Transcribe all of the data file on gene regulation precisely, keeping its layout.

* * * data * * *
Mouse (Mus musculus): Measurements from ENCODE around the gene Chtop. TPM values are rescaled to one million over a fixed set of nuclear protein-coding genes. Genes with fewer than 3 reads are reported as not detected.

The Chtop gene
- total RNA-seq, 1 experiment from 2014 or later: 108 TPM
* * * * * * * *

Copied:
Mouse (Mus musculus): Measurements from ENCODE around the gene Chtop. TPM values are rescaled to one million over a fixed set of nuclear protein-coding genes. Genes with fewer than 3 reads are reported as not detected.

The Chtop gene
- total RNA-seq, 1 experiment from 2014 or later: 108 TPM